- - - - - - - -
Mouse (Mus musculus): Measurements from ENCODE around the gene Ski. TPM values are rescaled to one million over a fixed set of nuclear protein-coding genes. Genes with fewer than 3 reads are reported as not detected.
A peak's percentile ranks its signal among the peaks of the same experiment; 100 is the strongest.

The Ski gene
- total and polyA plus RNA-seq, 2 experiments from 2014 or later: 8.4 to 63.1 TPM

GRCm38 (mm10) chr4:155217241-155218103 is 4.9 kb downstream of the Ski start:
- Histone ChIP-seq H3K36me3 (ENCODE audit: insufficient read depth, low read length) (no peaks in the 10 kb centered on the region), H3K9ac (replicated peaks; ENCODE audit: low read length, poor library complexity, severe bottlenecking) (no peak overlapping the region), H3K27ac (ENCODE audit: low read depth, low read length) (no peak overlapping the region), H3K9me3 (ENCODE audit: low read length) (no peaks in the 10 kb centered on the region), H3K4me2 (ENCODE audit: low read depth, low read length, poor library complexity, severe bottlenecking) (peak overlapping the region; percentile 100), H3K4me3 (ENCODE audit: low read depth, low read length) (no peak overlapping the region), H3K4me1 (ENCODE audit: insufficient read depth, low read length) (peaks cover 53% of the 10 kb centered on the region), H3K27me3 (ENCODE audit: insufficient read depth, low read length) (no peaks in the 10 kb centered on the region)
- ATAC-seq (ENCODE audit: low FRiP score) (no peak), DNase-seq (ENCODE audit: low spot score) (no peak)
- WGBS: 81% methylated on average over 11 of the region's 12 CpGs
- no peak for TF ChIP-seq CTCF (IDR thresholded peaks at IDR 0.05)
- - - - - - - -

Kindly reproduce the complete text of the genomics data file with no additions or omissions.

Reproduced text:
Mouse (Mus musculus): Measurements from ENCODE around the gene Ski. TPM values are rescaled to one million over a fixed set of nuclear protein-coding genes. Genes with fewer than 3 reads are reported as not detected.
A peak's percentile ranks its signal among the peaks of the same experiment; 100 is the strongest.

The Ski gene
- total and polyA plus RNA-seq, 2 experiments from 2014 or later: 8.4 to 63.1 TPM

GRCm38 (mm10) chr4:155217241-155218103 is 4.9 kb downstream of the Ski start:
- Histone ChIP-seq H3K36me3 (ENCODE audit: insufficient read depth, low read length) (no peaks in the 10 kb centered on the region), H3K9ac (replicated peaks; ENCODE audit: low read length, poor library complexity, severe bottlenecking) (no peak overlapping the region), H3K27ac (ENCODE audit: low read depth, low read length) (no peak overlapping the region), H3K9me3 (ENCODE audit: low read length) (no peaks in the 10 kb centered on the region), H3K4me2 (ENCODE audit: low read depth, low read length, poor library complexity, severe bottlenecking) (peak overlapping the region; percentile 100), H3K4me3 (ENCODE audit: low read depth, low read length) (no peak overlapping the region), H3K4me1 (ENCODE audit: insufficient read depth, low read length) (peaks cover 53% of the 10 kb centered on the region), H3K27me3 (ENCODE audit: insufficient read depth, low read length) (no peaks in the 10 kb centered on the region)
- ATAC-seq (ENCODE audit: low FRiP score) (no peak), DNase-seq (ENCODE audit: low spot score) (no peak)
- WGBS: 81% methylated on average over 11 of the region's 12 CpGs
- no peak for TF ChIP-seq CTCF (IDR thresholded peaks at IDR 0.05)